Note:  Do not rely on this information. It is very old.


Hawkers. Hawkers and pedlars are persons who carry their goods from place to place for inspection and sale. A licence duty is imposed upon them by the statute 50 Geo. III. c. 41, which also contains various provisions affecting their trade. After numerous amending acts the "Consolidated Hawkers Act, 1888," now regulates the business of hawkers, defining for the purposes of such Act a hawker as a person who travels about with a horse or other beast bearing or drawing burden. "The Pedlars Act, 1871," regulates the business of pedlars, a pedlar being therein defined as a person travelling about without a horse, dc. Pedlars are subject to control of the police, and are exempt from excise duty. By the Pedlars Act anyone over seventeen years of age, having resided a month in the district and being of good character, can obtain a yearly certificate on payment of a fee of 5s., and is thereupon entitled to exercise such calling in any part of the kingdom. Pedlars have an appeal from the police to the justices of the peace of the district. A hawker's licence costs £2 per annum, and it is granted like a pedlar's licence.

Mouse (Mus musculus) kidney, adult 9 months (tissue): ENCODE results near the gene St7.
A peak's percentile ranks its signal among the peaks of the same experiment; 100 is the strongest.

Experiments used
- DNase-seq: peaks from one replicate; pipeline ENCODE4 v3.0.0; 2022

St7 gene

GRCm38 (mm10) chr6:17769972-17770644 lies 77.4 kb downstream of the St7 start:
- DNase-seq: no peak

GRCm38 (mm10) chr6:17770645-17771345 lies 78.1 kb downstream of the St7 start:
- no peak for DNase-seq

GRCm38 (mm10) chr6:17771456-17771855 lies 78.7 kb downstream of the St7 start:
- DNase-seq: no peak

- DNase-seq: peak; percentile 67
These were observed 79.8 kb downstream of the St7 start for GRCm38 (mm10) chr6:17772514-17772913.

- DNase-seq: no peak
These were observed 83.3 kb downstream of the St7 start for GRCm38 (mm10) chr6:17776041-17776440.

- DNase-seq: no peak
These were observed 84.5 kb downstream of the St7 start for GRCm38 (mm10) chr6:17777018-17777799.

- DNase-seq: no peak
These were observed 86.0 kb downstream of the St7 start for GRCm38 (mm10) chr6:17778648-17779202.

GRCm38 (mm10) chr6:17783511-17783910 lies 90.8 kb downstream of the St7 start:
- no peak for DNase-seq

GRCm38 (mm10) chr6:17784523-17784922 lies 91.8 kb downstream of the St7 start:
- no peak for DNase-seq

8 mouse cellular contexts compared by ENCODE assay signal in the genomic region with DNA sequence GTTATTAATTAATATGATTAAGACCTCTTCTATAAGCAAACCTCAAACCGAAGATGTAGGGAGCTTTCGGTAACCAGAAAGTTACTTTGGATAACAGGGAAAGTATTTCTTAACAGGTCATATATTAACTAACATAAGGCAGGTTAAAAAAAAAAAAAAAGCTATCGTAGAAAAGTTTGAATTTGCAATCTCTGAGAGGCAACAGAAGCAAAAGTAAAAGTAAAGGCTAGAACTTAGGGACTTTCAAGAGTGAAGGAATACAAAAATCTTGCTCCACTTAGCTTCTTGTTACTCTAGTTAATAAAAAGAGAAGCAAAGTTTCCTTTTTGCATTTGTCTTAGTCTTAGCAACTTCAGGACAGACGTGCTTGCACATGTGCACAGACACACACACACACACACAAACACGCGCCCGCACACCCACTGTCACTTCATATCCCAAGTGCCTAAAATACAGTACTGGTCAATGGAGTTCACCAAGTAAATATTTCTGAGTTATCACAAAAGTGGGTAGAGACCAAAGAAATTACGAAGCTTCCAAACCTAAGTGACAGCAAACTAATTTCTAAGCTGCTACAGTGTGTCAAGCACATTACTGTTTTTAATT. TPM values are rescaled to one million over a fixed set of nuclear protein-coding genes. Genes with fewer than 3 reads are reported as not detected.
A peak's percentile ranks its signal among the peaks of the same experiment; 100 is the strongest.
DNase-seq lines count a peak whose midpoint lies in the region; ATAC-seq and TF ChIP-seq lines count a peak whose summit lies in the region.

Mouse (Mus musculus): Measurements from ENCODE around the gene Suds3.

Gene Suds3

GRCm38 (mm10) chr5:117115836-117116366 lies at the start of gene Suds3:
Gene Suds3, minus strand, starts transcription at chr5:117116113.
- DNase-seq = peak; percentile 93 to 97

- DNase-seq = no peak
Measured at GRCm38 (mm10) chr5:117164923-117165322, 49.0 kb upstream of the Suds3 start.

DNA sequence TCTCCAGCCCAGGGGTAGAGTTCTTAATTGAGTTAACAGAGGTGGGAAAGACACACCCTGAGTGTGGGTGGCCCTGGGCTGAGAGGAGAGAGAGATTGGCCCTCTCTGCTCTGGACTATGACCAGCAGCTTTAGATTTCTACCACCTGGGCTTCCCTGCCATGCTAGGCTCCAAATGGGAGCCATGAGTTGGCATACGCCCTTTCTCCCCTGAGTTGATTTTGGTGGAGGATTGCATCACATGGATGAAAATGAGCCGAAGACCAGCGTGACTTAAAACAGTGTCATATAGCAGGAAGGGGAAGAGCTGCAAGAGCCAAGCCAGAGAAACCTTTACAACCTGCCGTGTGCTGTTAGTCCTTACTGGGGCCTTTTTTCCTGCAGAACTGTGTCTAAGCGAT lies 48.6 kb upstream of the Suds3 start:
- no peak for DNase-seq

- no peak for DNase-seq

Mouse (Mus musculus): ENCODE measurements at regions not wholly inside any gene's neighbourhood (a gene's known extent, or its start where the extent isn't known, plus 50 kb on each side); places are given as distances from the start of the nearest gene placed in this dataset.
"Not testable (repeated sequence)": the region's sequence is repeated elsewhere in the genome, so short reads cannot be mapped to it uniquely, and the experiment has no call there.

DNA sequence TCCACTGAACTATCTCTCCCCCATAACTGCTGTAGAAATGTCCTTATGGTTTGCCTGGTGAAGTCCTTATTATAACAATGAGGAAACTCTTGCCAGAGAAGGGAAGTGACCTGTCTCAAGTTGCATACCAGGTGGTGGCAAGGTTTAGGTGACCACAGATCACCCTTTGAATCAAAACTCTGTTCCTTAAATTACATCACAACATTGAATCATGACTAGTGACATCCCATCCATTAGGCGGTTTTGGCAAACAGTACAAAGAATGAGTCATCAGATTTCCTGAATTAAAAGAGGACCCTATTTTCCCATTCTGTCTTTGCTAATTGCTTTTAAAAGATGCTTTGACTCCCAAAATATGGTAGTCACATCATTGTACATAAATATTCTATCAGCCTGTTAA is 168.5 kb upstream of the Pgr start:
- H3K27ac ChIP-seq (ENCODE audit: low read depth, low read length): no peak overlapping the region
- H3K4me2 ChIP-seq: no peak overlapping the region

He cannot sell spirits, but he may sell tea and coffee. If he deals in plate he must have a plate licence. Those selling goods in fairs or markets legally established do not require any licence.